I can only hope that the movies Warren William made as “The Lone Wolf” improved with each subsequent release because the first movie he made as the reformed thief was no less than disappointing. Like several detective/crime novel series of the time, The Lone Wolf character inspired two dozen movies or so between 1917 and 1949. William made about six of those but failed in The Lone Wolf Spy Hunt to convince me I would not be better served watching the Gay Falcon or Saint movies.
Also tragically cast here as the pining and obnoxious love interest is Ida Lupino, who goes blonde to show us just how dumb she can play. The star really made her mark in other darker roles and merely wastes her talent in poorly named The Lone Wolf Spy Hunt.
The picture opens on a promising note as our hero Michael Lanyard (William) is cornered on the street by two thugs who whisk him away to the home of Spiro (Ralph Morgan), a criminal who asks the ex-thief to help him open a safe. Lanyard refuses, but Spiro has searched his possessions and holds onto two of the cigarettes that are specially made for the now-upstanding citizen. When a safe in the War Department is robbed of partial plans for an anti-aircraft gun and Lanyard’s cigarette is found on the scene, detectives naturally suspect the man.
Lanyard offers an alibi and is not arrested, but he is soon lured by the luscious Rita Hayworth as Karen back into the clutches of this spy group. They take him to the lab of the scientist who developed the weapon plans and hope to force him to crack open the safe there and retrieve the remainder of the plans. Lanyard fools the goons, however, and when they go searching the building for him, he cracks the safe, takes the plans for himself and puts a dummy note in the envelope the men seek. When the criminals “find” Lanyard, they have him open the safe and give them the now-worthless envelope.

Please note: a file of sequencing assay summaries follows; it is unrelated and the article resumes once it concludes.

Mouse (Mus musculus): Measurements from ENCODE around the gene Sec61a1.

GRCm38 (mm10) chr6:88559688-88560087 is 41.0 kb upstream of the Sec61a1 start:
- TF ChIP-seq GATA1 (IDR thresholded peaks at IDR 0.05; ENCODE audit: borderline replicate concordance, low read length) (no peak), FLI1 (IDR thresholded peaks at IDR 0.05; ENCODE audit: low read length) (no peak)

Rather than give the stolen plans to the police, Lanyard stores them with a goofy senator friend (Brandon Tynan), whose daughter Val (Lupino) is infatuated with/sort of dating the Lone Wolf. The remainder of the plot focuses on the various extraneous parties that are now mixed up in Lanyard’s trouble and the back-and-forth of stolen plans among characters. Widower Lanyard’s daughter (Virginia Weidler) also becomes entangled.
William lacks all the charm most ex-criminal/detective characters tend to offer. He has some residual criminal instincts to impress us but not enough to make the audience say, wow. The story is similar, as I mentioned to movies like the Gay Falcon and the Saint and also The Thin Man stories, all of which take a non-police person and have him act as detective all the while trying to clear his own name. The Lone Wolf Spy Hunt pales by comparison to these others in the appeal of the star, the complexity of the plot, and the desirableness of the women side-kicks.
As I mentioned, Lupino essentially disgraces herself by playing the clingy and snooping girlfriend of Lanyard, who has no intention of truly dating the woman until the last quarter of the film when it seems they might actually get married. Weidler as the daughter, however, adds a lot of fun to the plot. This tom-boy loves playing mafiosa and handcuffs her father’s valet until he agrees to “die” three times the next day when she shoots him with her pretend gun that makes real noises. Weidler is not enough, however, to make The Lone Wolf Spy Hunt worth watching. Catch her in The Philadelphia Story instead.